Part of me would like to get hysterical over the news that a new search engine wants to index the names of every single person on the planet. The idea that anyone can locate and learn about me at the push of a button freaks me out.
Wait a minute. If you’re reading this, you just did.
What is the reasoning for making every person on the planet with a name available for search on the Internet? Who cares?
With 7 million dollars in startup cash, it would appear there are a lot of people with money to blow on something this illogical. Search engine revs up to look for billions of names describes how Spock.com wants to “track down the names of the world’s six billion people”.
If you visit their site, which is still in BETA, it asks if you’re over 13. What the heck for? The article says,
The founders of Spock.com, which has been under development since 2006 in Redwood City, California, hope the website will eventually provide a search result for everyone in the world.
So. If your children are in the search engine, only those over 13 can find them?
That can’t be right.
It doesn’t say anything about minors, or laws in all the countries, or parental rights over information. It says, “everyone in the world”. Is that your baby they want? What about people who are employed as secret agents? In Witness Protection programs? In jail? Are monks? Who are terrorists? What happens when someone dies?
This can’t be right.
It says “everyone in the world.”
Of course, the information can be removed on your request. I laughed out loud when the article said the search engine could filter out information that would possibly injure the web site’s credibility.
The web site’s credibility.
The article continues …
To index individuals, Spock.com scours through social networking websites such as MySpace, Friendster and Bebo.
But it also allows web surfers to add information about individuals to help Spock.com compile full profiles.
Has someone lost their mind? Sure, for those who WANT to be found, in a community they CHOSE to belong to, they put up their own web site they could control. When did this automatically mean they wanted to be added to search engines?
This is what drives me bananas. Somewhere along the line we seem to have made an unspoken agreement that we want our privacy or basic right of choices for ourselves thrown out the window and it’s perfectly fine for any Internet web site to do whatever they want because they found us.
Bits and pieces of us are leaking all over the Internet. Identities are stolen, and the problem is getting worse. Enormous numbers of people post naked pictures of themselves. I mean, have you LOOKED lately at what’s out there? (Oh stop!) And it’s not just adult oriented sites. Try Flicker and YouTube.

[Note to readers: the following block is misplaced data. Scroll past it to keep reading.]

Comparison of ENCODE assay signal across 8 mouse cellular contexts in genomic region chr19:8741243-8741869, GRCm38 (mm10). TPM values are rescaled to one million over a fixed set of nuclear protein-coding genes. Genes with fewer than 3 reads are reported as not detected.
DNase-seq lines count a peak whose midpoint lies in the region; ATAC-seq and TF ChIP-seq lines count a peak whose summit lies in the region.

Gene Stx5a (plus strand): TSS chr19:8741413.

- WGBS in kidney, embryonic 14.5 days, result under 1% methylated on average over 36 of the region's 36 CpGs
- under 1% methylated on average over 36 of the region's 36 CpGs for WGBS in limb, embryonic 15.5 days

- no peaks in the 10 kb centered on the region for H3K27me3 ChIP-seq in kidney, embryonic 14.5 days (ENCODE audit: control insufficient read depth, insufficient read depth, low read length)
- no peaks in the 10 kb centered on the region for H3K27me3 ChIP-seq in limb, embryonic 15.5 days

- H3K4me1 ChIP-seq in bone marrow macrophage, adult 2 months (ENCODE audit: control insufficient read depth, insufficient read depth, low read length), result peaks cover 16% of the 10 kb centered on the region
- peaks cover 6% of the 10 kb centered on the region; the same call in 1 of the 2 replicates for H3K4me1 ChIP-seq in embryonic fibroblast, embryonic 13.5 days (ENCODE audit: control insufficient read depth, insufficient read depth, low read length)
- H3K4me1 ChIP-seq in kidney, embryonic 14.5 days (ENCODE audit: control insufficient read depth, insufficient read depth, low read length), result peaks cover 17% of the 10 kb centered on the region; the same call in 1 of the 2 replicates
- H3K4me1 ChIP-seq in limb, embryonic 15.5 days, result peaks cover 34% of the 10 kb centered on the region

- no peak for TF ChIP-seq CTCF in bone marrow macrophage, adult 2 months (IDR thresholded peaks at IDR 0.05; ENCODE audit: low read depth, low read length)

Hey, I’d even do it if my relatives were all blind, I had no friends who would laugh at me, I never planned to run for office and decided to never have any kids. Oh yeah, for those who want to work for the Government or teach in schools, a criminal background check and quick search for you on the Internet will certainly kill your chances if you strut your stuff in all your glory (yes, I know you’re absolutely gorgeous) or, your profile has never been tampered with and you’re perfect.
The thing is, you gave permission (we hope) to show it off.
Did you know there are no laws in the US that say third party sites can’t use the information you put up about yourself? So, have at it.
Spock.com claims to have tons of money for this venture and all I can think of are the millions of people who they plan on indexing who are starving, homeless, jobless, living in refugee camps, abused…there’s so much more to those names and why, oh why, does this not matter?
Like I said, so much of me wants to get wound up and tight fisted-like furious at the people who somehow think it’s okay to put the names of every human being in a search engine. Not only will it index names, but you can add pictures and create profiles.
As if nobody else thought of doing that yet on the Internet. This isn’t even an original idea. There are already names search engines on the Internet. This one, however, claims to look under every rock to find “everyone in the world”.
Where is the sense of all this?
I own several web sites, a forums and a blog. I’ve been online since 1995, blabbing away. My high school classmates have no idea. My best friend emails me all the time, asking how I am, and I keep telling her that if she misses me or worries, I’M ON THE INTERNET. My neighbors could care less who I am or what I do online. My parents, who are both very good with computers, are too busy to care what I’m doing online. They also believe in not interfering.
In other words, I’ve been here for awhile and really, nobody gives a damn.
I wish the money tossed to these search engines was going to FEED, PROTECT and CARE for people, not search for their names.